Knowing that the library here keeps a file of paper ephemera found in books — notes and scraps left behind by past fellows, past students and faculty of Dropsie College, and past owners collections that were donated upon their deaths — I offered this carnival ticket to the librarian when I found it in a book on tenth-century Arabic poetics.
"Oh," he said. "That doesn't count for very much here."
He proceeded to explain that when the library had to catalogue a large collection that it had just acquired, they used a roll of tickets to keep track of which ones they had entered and which ones they hadn't. And since the tickets were already there and so conveniently and sequentially numbered, those became the accessioning and call numbers for those books. It's unorthodox, to be sure, but only became a problem when they realized they had more books than tickets. Unable to get a different colored roll, they bought a second one of orange tickets and instituted a series of additions and substitutions so that each book could have a ticket and still have its own unique number. Apparently, to really make good use of this collection, you have to understand the system of substitution. It seems like a weirder system of organizing books than most, though alphabetical order, as Borges pointed out, is no less weird, yielding a collection that, when fully and optimally organized, sees hippopotamuses next to Hippocrates.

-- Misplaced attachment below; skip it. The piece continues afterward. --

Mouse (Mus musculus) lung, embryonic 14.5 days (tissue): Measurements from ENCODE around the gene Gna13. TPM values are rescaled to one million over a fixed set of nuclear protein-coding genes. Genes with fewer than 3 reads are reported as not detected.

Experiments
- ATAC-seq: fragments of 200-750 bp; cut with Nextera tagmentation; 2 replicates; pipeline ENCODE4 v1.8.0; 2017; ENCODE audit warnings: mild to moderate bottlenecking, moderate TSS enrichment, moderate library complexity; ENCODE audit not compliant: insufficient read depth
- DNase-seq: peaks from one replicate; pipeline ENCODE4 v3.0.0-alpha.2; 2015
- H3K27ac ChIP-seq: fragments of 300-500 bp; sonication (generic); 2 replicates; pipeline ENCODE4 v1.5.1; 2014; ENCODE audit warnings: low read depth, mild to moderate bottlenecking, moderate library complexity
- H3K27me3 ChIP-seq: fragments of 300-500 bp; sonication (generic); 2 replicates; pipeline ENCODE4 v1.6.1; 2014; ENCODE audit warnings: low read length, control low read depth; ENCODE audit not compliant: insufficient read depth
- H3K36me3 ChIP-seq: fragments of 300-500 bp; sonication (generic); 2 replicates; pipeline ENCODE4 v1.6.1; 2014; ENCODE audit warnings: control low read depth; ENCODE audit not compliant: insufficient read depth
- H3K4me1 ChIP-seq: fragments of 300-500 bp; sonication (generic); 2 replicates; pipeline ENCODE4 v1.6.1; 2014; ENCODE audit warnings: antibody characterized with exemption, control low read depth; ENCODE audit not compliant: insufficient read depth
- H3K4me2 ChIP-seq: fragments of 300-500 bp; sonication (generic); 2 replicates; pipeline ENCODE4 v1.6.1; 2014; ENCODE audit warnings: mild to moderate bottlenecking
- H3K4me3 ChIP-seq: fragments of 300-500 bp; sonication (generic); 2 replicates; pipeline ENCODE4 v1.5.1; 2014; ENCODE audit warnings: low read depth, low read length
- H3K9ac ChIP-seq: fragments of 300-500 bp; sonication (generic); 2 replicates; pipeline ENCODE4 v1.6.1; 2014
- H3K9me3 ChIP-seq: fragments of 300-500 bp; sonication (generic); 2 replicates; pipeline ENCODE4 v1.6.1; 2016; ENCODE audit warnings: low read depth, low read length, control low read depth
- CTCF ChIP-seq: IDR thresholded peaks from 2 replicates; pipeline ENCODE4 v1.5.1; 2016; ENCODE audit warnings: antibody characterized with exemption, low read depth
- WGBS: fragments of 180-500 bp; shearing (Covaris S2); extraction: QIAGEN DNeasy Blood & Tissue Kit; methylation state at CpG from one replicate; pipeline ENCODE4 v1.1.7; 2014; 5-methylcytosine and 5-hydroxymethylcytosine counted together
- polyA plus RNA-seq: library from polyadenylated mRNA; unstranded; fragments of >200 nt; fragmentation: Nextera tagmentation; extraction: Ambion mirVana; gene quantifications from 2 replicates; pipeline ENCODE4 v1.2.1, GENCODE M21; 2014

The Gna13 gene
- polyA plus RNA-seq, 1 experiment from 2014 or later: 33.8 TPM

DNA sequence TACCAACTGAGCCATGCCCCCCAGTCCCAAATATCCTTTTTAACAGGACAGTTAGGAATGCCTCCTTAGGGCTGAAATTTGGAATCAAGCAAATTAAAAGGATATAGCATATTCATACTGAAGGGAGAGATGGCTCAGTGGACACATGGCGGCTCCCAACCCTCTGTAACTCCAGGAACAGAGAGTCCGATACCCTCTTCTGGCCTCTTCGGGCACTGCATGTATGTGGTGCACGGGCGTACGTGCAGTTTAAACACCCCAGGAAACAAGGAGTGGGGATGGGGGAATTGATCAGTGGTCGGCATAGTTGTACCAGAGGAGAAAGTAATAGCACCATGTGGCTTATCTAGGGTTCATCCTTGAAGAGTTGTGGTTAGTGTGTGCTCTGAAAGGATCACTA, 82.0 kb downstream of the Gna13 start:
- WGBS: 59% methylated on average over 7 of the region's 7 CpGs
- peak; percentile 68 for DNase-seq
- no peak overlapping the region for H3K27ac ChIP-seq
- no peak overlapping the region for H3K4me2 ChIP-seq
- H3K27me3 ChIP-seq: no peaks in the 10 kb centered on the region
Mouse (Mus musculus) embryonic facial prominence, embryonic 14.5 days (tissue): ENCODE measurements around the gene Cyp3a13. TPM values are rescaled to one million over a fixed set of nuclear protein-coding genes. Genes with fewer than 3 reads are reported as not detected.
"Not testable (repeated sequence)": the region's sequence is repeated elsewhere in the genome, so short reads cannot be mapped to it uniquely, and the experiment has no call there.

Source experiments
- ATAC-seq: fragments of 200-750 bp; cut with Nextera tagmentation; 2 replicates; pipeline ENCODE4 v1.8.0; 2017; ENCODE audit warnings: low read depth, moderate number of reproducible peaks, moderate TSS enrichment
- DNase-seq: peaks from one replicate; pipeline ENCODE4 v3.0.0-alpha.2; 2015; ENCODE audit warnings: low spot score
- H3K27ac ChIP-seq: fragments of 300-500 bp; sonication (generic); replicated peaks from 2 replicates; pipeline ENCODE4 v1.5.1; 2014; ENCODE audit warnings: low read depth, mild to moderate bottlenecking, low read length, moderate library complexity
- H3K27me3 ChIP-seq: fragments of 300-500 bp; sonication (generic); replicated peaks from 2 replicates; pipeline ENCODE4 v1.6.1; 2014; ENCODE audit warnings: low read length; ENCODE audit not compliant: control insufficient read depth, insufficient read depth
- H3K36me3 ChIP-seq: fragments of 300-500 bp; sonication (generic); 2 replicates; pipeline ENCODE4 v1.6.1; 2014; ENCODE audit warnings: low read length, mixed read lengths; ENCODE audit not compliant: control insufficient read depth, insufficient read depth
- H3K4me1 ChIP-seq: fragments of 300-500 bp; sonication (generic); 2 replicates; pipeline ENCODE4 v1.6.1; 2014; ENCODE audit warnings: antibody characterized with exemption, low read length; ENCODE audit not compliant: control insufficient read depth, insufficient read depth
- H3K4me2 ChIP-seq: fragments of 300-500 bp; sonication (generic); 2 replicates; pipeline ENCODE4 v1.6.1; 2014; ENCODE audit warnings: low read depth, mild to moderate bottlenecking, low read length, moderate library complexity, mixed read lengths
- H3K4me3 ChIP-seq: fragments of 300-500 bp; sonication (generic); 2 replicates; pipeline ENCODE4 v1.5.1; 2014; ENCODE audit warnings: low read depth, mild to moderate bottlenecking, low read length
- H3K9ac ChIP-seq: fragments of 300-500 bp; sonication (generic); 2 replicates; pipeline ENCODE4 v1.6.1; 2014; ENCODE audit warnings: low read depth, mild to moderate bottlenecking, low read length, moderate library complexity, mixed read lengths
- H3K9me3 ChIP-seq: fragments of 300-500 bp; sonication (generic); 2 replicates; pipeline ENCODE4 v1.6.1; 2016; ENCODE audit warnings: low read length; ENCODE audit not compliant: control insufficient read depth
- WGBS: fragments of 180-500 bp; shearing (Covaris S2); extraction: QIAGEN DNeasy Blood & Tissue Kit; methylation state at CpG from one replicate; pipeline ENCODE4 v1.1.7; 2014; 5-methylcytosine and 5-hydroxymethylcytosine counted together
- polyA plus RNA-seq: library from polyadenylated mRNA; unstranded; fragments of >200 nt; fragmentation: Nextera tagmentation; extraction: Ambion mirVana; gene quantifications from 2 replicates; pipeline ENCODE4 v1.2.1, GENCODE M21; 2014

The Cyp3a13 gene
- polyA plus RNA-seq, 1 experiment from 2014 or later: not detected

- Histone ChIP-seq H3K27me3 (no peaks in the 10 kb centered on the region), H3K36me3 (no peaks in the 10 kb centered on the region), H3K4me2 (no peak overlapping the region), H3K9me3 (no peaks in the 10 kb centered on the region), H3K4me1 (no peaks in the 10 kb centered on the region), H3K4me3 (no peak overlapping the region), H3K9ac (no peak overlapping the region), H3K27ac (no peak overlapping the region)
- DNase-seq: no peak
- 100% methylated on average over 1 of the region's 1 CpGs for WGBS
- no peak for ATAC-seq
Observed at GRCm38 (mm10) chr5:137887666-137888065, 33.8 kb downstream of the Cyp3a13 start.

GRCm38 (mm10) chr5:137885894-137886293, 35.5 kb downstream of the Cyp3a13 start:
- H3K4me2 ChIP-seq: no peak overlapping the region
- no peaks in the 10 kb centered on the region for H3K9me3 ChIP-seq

I love finding bits of paper in library books; better yet is when they have a great, quaint, improbable story to go with them.